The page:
VETzInsight

Ataxia in Dogs and Cats

November 8, 2022 (published)
By Anne E. Katherman, DVM, DACVIM (Neurology)

When your pet is stumbling and staggering around, almost as though drunk, the condition is called ataxia. It is an inability to make normal, coordinated, voluntary movements but is not caused by muscle weakness, involuntary spasms, or too little strength to move. Generally speaking, ataxia is a symptom caused by some type of central nervous system problem in which the brain cannot correctly tell the body what to do.

Ataxia affects a pet's ability to coordinate their head, legs, and body. Perhaps the pet cannot place their foot appropriately while walking, resulting in the pet knuckling their feet and dragging their toes on the ground. Since the pet does not realize where their feet are, they cannot just flip the feet over to walk normally. Dragging knuckles on the ground can damage the tops of their feet. Some pets with ataxia do not knuckle their toes, but their foot placement is exaggerated.

Ataxia needs to be differentiated from lameness or weakness due to musculoskeletal disease or generalized illness.

Three types of ataxia can be seen in dogs and cats, depending on whether the inner ear, brain, and/or spine is involved: 

  • Cerebellar (brain)
  • Proprioceptive (brain or spine)
  • Vestibular (inner ear)

Cerebellar

The cerebellum is the part of the brain that coordinates voluntary movement, allowing your pet to reach toward the water bowl or you to move your arm appropriately when you want to pick something up. Common causes of cerebellar ataxia in pets are congenital defects and inflammatory diseases. Other causes include degenerative neurological diseases, brain tumors, and strokes.  

The pet's head and torso sway and stagger (see video) and their feet step up high and wide in an exaggerated walk as though they are about to go up steps even though they're not. They may have head tremors.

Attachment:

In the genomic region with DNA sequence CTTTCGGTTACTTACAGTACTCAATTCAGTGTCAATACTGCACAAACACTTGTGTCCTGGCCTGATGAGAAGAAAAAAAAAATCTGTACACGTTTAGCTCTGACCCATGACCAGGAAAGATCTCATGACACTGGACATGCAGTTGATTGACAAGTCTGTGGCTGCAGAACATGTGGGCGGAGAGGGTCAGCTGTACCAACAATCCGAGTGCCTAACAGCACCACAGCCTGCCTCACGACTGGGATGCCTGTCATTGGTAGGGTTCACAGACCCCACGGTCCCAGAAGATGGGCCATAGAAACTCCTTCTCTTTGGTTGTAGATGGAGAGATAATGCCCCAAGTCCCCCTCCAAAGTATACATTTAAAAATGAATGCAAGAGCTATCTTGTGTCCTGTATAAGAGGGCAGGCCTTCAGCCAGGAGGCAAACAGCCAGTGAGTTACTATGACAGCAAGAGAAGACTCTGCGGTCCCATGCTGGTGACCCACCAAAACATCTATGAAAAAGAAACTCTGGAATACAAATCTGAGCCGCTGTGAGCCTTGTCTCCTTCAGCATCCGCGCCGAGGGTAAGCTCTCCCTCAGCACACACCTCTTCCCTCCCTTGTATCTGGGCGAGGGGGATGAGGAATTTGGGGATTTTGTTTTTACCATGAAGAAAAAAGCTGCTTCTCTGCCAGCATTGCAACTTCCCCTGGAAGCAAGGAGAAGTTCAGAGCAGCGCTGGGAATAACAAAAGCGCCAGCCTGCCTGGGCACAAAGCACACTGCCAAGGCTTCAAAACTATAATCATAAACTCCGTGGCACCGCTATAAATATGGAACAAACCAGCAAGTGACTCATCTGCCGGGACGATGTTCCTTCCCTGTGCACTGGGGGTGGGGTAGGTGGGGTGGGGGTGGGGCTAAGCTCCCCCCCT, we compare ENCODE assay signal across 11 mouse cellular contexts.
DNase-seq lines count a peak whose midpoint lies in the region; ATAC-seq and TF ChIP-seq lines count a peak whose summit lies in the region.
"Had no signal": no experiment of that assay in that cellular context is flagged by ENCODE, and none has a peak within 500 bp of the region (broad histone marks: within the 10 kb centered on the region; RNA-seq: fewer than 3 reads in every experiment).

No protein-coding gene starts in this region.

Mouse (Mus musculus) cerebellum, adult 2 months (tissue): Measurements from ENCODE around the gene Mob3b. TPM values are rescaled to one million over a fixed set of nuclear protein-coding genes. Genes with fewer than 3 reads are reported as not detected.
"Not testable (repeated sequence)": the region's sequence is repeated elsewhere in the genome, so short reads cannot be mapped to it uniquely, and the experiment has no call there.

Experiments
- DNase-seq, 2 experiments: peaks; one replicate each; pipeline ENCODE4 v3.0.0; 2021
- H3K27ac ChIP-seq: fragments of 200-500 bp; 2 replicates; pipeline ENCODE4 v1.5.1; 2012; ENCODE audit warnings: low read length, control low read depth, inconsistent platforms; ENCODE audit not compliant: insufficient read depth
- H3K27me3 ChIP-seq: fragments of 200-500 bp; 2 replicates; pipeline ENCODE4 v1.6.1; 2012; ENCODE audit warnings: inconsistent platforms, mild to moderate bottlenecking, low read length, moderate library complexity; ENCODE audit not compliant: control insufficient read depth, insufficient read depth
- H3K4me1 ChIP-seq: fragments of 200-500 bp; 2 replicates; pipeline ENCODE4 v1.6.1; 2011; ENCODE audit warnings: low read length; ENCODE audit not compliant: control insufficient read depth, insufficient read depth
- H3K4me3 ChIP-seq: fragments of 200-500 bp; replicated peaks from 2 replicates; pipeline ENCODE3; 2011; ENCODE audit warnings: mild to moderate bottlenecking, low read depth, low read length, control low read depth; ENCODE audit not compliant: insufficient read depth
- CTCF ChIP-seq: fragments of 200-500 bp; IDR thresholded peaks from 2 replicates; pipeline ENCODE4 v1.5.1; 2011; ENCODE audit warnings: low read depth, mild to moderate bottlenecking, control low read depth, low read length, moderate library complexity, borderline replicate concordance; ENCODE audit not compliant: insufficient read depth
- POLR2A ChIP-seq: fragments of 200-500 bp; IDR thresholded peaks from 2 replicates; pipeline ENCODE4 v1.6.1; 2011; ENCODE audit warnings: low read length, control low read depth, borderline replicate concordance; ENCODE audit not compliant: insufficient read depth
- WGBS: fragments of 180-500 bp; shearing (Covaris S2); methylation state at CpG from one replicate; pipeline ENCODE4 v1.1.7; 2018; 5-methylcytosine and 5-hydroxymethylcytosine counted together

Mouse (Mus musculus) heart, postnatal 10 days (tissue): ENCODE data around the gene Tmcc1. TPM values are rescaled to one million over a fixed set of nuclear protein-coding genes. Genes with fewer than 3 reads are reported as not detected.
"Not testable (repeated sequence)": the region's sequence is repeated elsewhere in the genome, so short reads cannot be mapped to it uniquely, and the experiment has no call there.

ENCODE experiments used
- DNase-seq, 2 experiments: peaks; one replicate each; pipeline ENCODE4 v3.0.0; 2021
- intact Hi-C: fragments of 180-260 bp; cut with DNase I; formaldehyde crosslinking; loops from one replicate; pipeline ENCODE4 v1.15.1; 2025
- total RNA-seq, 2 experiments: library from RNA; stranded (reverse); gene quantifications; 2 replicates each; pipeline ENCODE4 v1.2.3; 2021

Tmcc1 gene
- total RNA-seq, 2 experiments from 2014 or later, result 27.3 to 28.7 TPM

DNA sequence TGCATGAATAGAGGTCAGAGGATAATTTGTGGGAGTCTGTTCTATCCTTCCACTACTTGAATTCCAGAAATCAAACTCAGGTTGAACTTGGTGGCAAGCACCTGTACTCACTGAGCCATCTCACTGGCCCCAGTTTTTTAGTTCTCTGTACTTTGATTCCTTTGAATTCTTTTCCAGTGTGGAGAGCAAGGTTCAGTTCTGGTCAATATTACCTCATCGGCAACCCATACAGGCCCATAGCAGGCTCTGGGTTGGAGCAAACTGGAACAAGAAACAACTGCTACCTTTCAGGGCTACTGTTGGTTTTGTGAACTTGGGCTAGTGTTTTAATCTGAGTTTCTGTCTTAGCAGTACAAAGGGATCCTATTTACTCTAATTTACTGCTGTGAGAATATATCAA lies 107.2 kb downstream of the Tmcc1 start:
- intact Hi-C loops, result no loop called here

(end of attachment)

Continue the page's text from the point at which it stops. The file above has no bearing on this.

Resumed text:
Click on Image below to Play Video

Video courtesy of Dr. Leslie A. Jones

Proprioceptive

Proprioception is an awareness of where your body is positioned in space, strengthening coordination. It tells us how much force to use when pushing or pulling. Proprioception is how your pet knows without looking if their tail or foot is up or down, and you know if you are standing up straight or slanted. Proprioceptive ataxia is caused by a problem in the cerebral cortex of the brain or the spine. Common causes include brain tumors, infectious diseases of the brain or spinal cord, traumatic brain injuries, injured disks, and strokes. 

The pet's unsteady body is seen swaying, knuckling, feet crossing over, and with a wide-based stance. You would see an inability to get the limbs into their normal positions. This form can affect one or more limbs and the torso.

Vestibular

Vestibular ataxia is caused by a problem in the vestibular system in the inner ear or within the balance center in the brain, both of which contribute to balance. The vestibular system helps your pet stay upright when walking forward and lets you walk or run on uneven ground without falling. The vestibular systems signal to the brain to let the eyes and extremities know what they are supposed to do. Here, the ataxia is characterized by leaning and falling to one side or, less commonly, both sides. It affects the head, trunk and limbs. It's often the easiest form of ataxia to recognize and often is worse if the animal is removed from contact with the ground.